Articles from Poet & Writers Magazine include material from the print edition plus exclusive online-only material.
Cathy Park Hong is a poet interested in the porous boundaries between languages and cultures. In her newest collection, Dance Dance Revolution (Norton, 2007), winner of the 2006 Barnard Women Poets Prize, Hong creates a poem sequence that takes place in a future city called the Desert. It is in this tourist town, modeled on the likes of Las Vegas and Dubai, that Hong introduces the Guide, an amalgam of new and extinct English dialects, Korean, Latin, Spanish, and other miscellaneous pidgins. Acting as the reader's escort, Hong uses the Guide to address the issues of identity, both personally and geographically, in an increasingly globalized world.
Page One features a sample of titles we think you'll want to explore. With this installment, we offer excerpts from The Human Line by Ellen Bass and Lost Men by Brian Leung.
Literary MagNet chronicles the start-ups and closures, successes and failures, anniversaries and accolades, changes of editorship and special issues—in short, the news and trends—of literary magazines in America. This issue's MagNet features Ninth Letter, Persimmon Tree, Passager, Anderbo, storySouth, Hotel St. George Press, Five Chapters, and Ellipses.
The former editor of Ellipses…Literary Serials and Narrative Culture shares six tips on how to avoid the pitfalls of a literary journal start-up.
After thirty years of publishing Parnassus, founder Herbert Leibowitz discusses the end of the journal and his outlook on the future of poetry.
In our seventh annual profile of first-time fiction writers, we introduce Rishi Reddi, Jeff Hobbs, Frances Hwang, Phil LaMarche, and Sunshine O’Donnell.
A new generation of writers is now incorporating superheroes into their fiction, bringing a literary air to the larger-than-life modern archetypes.
Untitled by Lamar Peterson is one of twenty works showcased in Poets on Painters, an exhibit at the Ulrich Museum of Art at Wichita State University that pairs up paintings with the poems that inspired them.
Small Press Points highlights the happenings of the small press players. This issue features Archipelago Books, Ugly Duckling Presse, Akashic Books, Fence Books, and Emergency Press.
A selection of recently published titles—blockbuster novels, international literature, and contemporary poetry collections—for the discerning beach bum.
Greg Bottoms has demonstrated that the truth is rarely black and white in all three of his books of creative nonfiction, but never more vibrantly than in his latest, The Colorful Apocalypse.
Oh that mine enemy were to write a book. It’s a line, paraphrased from the Book of Job, that was uttered last Friday morning at BookExpo America by Christopher Hitchens—author of the recently published book God Is Not Great—as the motto from his earlier book reviewing days. It was an odd sentiment to be heard at a panel called “Ethics in Book Reviewing: The More Things Change…?” but it certainly made the crowd, which was packed in and spilling out of the conference room, laugh out loud. And it set the tone for the rest of the panelists’ comments.
It’s not what most people expect from a book conference. There are no scholars huddled together discussing the latest piece of literary fiction that is keeping them up late at night; no gangs of poets arguing about who will make up the future canon of Western literature. Instead, what people found at this year’s BookExpo America, held last weekend at the Jacob Javits Convention Center in New York City, was actress Julianne Moore (really her), America’s Test Kitchen host Christopher Kimball (really him, but not quite as exciting as Moore), the cast of Pirates of the Caribbean (look-alikes, pretty good), Borat (another look-alike, not so good), and the Knight Bus from the Harry Potter series.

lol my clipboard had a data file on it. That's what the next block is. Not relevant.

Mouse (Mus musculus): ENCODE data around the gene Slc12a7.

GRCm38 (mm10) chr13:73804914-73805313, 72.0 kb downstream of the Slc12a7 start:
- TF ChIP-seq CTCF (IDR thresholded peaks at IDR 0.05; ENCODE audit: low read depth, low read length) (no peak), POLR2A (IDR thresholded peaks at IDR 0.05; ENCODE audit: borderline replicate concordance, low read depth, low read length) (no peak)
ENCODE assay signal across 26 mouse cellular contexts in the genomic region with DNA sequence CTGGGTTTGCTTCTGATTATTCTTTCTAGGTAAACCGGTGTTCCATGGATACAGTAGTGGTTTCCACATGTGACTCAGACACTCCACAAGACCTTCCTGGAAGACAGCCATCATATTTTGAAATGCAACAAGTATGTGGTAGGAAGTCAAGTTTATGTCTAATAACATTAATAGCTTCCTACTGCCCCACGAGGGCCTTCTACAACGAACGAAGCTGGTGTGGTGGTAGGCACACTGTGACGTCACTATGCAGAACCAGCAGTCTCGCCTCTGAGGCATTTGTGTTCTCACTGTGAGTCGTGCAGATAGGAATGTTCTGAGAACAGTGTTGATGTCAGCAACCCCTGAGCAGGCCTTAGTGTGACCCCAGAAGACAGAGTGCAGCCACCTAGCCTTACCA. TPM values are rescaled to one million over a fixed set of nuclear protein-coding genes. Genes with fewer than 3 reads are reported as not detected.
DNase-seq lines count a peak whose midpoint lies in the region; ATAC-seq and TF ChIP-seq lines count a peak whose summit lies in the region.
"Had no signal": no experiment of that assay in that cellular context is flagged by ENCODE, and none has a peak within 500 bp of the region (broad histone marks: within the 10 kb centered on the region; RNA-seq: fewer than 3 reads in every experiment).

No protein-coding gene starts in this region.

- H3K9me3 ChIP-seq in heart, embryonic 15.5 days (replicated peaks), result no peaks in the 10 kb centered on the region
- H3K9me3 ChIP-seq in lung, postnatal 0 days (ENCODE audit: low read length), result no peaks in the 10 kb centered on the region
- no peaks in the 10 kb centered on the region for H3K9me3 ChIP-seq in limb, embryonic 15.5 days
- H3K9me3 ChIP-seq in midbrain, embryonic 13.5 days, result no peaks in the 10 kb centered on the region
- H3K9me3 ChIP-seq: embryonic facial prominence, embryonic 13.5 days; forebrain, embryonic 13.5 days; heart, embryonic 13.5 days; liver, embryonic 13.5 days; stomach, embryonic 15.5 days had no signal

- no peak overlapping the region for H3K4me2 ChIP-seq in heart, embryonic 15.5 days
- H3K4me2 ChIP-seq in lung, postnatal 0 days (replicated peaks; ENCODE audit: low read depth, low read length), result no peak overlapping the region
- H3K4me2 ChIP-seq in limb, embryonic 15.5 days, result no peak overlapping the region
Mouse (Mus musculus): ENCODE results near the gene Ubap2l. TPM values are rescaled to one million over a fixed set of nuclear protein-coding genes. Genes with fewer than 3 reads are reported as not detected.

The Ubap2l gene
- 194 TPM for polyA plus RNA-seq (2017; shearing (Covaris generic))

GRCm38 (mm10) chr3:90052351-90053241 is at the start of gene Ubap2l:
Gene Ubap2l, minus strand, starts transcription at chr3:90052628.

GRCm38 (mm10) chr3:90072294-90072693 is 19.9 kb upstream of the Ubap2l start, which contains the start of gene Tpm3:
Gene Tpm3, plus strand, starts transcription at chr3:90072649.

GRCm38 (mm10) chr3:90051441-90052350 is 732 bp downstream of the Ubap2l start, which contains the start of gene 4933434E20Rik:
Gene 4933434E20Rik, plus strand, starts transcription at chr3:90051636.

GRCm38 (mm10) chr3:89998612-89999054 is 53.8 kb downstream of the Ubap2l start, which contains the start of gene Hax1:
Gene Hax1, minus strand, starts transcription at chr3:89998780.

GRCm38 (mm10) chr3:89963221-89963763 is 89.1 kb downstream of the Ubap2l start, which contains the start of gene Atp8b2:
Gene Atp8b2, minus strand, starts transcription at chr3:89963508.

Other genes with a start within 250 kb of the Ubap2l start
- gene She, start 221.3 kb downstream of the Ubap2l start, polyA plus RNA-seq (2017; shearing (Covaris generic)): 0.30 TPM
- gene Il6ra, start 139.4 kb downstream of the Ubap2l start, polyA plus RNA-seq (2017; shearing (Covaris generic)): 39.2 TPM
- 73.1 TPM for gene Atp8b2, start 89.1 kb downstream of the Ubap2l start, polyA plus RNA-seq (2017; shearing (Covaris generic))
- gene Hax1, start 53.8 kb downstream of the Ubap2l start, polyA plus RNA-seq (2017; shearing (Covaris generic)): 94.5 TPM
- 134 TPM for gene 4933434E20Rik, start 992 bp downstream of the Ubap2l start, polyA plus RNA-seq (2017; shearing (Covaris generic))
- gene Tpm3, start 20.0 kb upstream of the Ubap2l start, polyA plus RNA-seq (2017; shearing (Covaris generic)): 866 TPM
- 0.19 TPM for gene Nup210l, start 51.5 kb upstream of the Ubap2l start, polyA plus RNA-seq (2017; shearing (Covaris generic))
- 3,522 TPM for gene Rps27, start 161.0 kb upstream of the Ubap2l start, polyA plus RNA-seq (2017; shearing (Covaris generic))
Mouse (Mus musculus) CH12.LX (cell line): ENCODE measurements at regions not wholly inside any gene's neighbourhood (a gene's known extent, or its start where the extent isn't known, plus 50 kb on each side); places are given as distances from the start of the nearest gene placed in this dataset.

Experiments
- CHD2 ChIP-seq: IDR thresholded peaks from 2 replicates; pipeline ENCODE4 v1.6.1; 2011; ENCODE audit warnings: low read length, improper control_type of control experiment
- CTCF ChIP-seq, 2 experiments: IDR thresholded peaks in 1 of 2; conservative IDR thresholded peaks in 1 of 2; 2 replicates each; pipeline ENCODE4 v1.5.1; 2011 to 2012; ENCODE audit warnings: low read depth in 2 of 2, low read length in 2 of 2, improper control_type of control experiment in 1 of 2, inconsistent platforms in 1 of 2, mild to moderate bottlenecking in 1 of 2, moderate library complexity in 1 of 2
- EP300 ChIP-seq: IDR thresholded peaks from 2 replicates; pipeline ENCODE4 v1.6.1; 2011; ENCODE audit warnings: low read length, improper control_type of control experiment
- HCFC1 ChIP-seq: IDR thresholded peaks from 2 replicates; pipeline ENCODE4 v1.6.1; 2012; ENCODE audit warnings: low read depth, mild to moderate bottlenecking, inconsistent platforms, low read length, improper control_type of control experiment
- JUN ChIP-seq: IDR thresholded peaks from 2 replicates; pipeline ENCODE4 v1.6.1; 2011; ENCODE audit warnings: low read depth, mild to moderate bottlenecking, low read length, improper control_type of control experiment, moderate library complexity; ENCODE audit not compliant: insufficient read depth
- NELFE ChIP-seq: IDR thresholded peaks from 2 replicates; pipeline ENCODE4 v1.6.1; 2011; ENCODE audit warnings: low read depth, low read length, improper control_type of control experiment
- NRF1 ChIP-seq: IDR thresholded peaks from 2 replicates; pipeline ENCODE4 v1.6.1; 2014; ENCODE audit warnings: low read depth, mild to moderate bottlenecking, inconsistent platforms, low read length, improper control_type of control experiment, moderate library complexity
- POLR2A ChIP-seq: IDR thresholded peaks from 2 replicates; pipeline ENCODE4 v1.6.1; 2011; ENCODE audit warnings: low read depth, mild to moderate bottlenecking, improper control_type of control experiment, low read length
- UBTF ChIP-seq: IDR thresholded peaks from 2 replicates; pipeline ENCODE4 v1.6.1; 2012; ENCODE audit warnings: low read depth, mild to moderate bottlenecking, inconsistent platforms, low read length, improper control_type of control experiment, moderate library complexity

It was Saturday morning and Matthew Sharpe was late, but for a good reason. The author of Jamestown was supposed to be signing copies of his book in the autographing room of BookExpo America (BEA), but he’d just been named a finalist for a Quill Book Award, part of a program organized by NBC Universal and Reed Business Information that honors books in nineteen different categories at an awards show televised on NBC. Sharpe was busy being interviewed for MSNBC.
Best-selling novelist Jonathan Lethem has stepped into the copyright spotlight with an unusual proposal that he hopes will make the industry think differently about copyright protection and how it's used.
For eight years readers have anticipated Nathan Englander’s follow-up to his wildly successful debut story collection. With the publication of The Ministry of Special Cases, the wait is over.
Balancing parenting with a career is a challenge for any professional, but for writers, it can require a fresh outlook on life.
Sample art from Bookworm, a collection of photos and collages of books destroyed by nature.
Page One features a sample of titles we think you'll want to explore. With this installment, we offer excerpts from Chemistry and Other Stories by Ron Rash and Music for Landing Planes By by Éireann Lorsung.
An author makes what many would consider the ultimate professional sacrifice in the name of writing and rediscovers how to spend his time offline.
Literary MagNet chronicles the start-ups and closures, successes and failures, anniversaries and accolades, changes of editorship and special issues—in short, the news and trends—of literary magazines in America. This issue's MagNet features Ohio Review, New Ohio Review, the Atlanta Review, and HoboEye.